Parents and those responsible for raising children will get some extra financial help this year because of the expanded child tax credit funded by the American Rescue Plan.
The Internal Revenue Service will use information from 2020 tax returns to determine who receives the extra funds. Similar to the stimulus checks issued earlier this year, the money will be automatically deposited. No additional steps need to be taken.
Here are some things you should know:
1. If you haven’t filed taxes yet, you may still have time.
Julie Kerksick, a senior policy advocate at the Public Policy Institute at Community Advocates, said there will be special portals on the IRS website that allow people to file their taxes in order to receive the credit. She expects these portals will be launched by the end of June.
2. How much money can I get?
Typically, the child tax credit gives $2,000 per year for each child on your tax return. The expanded credit will give $3,600 per year for each child from birth to 5 years old, and $3,000 for each child ages 6 to 17.
The amount will be reduced for married taxpayers filing a joint tax return with an income over $150,000, for head-of-household tax filers with an income over $112,500 and for single taxpayers over $75,000.
3. When can I expect to get the money?
The money will be paid in monthly installments beginning July 15. The expanded credit only runs from July to December, meaning you won’t get a full year’s worth of benefits. During a roundtable discussion earlier this month, Kerksick said there is an effort underway to make the changes permanent.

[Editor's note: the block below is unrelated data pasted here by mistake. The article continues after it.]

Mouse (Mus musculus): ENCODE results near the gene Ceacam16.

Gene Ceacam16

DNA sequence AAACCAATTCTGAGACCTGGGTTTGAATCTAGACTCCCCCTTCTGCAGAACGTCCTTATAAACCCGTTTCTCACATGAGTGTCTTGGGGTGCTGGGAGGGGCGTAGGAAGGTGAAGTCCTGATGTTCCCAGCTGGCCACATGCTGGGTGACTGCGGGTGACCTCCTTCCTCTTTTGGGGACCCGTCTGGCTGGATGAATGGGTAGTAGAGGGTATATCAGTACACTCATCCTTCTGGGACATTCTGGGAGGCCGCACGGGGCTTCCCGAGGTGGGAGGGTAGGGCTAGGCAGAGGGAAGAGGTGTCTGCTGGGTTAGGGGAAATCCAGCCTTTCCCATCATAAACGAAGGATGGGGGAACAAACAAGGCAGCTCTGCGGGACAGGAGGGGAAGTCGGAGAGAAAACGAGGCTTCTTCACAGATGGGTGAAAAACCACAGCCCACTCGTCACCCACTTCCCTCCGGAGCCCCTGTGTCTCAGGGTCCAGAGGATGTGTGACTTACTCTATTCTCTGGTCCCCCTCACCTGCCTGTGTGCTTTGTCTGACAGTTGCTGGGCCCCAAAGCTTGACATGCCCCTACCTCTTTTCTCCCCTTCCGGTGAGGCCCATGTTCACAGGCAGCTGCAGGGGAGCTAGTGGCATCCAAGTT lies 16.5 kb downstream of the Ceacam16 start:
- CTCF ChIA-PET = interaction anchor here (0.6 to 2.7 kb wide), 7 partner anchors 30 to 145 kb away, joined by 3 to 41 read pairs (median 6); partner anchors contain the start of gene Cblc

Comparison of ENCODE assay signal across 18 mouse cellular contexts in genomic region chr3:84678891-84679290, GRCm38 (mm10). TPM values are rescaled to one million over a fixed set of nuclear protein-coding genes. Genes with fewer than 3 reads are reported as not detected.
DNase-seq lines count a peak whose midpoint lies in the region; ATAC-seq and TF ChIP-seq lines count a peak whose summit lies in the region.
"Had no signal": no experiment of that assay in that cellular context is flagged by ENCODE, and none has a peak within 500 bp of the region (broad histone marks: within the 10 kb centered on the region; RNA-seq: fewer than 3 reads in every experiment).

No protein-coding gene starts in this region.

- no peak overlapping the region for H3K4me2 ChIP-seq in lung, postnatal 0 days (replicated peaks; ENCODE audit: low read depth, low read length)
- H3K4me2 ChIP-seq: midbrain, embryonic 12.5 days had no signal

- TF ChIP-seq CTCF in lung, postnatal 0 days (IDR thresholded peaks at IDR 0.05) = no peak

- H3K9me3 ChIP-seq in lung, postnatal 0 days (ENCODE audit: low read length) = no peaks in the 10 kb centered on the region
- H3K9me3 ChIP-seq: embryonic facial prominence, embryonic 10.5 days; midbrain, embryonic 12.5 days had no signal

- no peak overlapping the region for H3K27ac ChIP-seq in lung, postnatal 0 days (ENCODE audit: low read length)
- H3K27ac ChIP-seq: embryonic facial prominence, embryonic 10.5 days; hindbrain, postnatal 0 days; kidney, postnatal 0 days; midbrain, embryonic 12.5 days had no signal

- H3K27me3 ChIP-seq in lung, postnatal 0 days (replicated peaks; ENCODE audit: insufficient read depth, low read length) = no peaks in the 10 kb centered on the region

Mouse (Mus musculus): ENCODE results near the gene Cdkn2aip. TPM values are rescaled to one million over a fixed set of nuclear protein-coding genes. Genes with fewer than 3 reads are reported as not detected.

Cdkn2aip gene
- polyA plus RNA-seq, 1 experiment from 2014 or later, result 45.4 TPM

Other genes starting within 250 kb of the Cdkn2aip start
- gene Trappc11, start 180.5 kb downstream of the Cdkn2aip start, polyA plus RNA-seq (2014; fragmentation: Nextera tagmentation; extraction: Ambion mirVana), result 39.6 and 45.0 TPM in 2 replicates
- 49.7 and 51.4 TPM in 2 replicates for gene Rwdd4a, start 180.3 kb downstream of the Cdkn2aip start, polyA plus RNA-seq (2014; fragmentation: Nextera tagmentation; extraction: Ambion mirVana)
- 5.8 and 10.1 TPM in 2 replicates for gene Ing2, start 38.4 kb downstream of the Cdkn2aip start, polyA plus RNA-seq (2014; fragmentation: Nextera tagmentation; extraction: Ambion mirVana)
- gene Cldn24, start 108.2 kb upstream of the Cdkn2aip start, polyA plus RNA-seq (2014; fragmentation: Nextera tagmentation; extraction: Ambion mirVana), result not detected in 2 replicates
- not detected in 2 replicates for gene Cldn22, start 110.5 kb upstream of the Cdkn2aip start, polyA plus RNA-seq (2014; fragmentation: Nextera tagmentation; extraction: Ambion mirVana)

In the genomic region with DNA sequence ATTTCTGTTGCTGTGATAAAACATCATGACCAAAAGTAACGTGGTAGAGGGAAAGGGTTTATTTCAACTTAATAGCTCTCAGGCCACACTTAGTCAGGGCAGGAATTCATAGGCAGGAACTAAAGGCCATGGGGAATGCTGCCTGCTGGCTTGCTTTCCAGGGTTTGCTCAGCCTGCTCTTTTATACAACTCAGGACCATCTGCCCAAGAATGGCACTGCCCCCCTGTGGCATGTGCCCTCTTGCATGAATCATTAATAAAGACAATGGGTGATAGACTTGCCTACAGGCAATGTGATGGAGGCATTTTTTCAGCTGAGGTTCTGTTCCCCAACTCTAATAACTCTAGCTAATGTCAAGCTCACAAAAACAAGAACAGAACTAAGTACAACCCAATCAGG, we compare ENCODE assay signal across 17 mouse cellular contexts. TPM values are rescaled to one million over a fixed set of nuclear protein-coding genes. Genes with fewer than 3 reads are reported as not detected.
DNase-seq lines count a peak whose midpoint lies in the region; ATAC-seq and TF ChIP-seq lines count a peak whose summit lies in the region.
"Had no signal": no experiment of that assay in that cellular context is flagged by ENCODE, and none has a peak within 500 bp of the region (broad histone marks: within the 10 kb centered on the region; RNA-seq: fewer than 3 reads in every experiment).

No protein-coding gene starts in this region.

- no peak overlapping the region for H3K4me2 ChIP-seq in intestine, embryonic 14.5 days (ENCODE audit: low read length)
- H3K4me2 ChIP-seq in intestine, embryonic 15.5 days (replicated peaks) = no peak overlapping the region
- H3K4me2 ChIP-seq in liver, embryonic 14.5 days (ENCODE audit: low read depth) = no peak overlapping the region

4. Grandparents raising kids should apply
Susan Conwell, executive director of Kids Matter, which helps neglected youth throughout Milwaukee, said that some grandparents may qualify for the tax credit.
“One thing they need to make clear is that they’re raising children,” Conwell emphasized
5. Who benefits from this?
The Internal Revenue Service estimates about 88% of children in the U.S. will benefit from the increase. Jon Peacock, research director at Kids Forward, a Madison-based child advocate group, said in a roundtable discussion with U.S. Sen. Tammy Baldwin and other Wisconsin community leaders that roughly half of the recipients in Wisconsin will be children of color.
Kerksick said: “This extra money could be the difference between keeping a roof over your head, putting gas in your car, being able to buy food.”
6. What can I do if I have questions about the process?
Kerksick said those with questions can contact her at firstname.lastname@example.org. Those inquiring about the tax credit should put “CTC question” in the subject line of the email.